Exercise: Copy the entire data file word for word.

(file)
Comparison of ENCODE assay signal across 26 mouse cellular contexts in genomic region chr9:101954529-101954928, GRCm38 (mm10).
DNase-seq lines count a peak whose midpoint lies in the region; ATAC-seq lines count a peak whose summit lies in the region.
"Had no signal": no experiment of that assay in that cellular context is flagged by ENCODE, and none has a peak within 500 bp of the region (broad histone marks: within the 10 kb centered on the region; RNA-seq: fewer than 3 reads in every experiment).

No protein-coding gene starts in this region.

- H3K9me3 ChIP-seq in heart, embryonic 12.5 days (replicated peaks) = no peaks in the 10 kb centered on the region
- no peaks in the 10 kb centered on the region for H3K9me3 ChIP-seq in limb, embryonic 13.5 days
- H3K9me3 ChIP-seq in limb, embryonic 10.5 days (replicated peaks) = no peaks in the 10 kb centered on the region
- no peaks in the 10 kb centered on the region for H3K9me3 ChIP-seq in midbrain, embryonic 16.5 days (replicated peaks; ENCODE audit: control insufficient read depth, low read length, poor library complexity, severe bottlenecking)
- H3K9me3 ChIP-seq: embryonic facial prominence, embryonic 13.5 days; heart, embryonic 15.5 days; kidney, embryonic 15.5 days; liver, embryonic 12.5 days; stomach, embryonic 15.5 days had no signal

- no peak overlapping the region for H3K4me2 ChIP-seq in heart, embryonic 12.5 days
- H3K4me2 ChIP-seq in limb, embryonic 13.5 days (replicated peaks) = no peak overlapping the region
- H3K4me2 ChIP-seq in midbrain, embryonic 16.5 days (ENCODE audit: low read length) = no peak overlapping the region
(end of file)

Comparison of ENCODE assay signal across 26 mouse cellular contexts in genomic region chr9:101954529-101954928, GRCm38 (mm10).
DNase-seq lines count a peak whose midpoint lies in the region; ATAC-seq lines count a peak whose summit lies in the region.
"Had no signal": no experiment of that assay in that cellular context is flagged by ENCODE, and none has a peak within 500 bp of the region (broad histone marks: within the 10 kb centered on the region; RNA-seq: fewer than 3 reads in every experiment).

No protein-coding gene starts in this region.

- H3K9me3 ChIP-seq in heart, embryonic 12.5 days (replicated peaks) = no peaks in the 10 kb centered on the region
- no peaks in the 10 kb centered on the region for H3K9me3 ChIP-seq in limb, embryonic 13.5 days
- H3K9me3 ChIP-seq in limb, embryonic 10.5 days (replicated peaks) = no peaks in the 10 kb centered on the region
- no peaks in the 10 kb centered on the region for H3K9me3 ChIP-seq in midbrain, embryonic 16.5 days (replicated peaks; ENCODE audit: control insufficient read depth, low read length, poor library complexity, severe bottlenecking)
- H3K9me3 ChIP-seq: embryonic facial prominence, embryonic 13.5 days; heart, embryonic 15.5 days; kidney, embryonic 15.5 days; liver, embryonic 12.5 days; stomach, embryonic 15.5 days had no signal

- no peak overlapping the region for H3K4me2 ChIP-seq in heart, embryonic 12.5 days
- H3K4me2 ChIP-seq in limb, embryonic 13.5 days (replicated peaks) = no peak overlapping the region
- H3K4me2 ChIP-seq in midbrain, embryonic 16.5 days (ENCODE audit: low read length) = no peak overlapping the region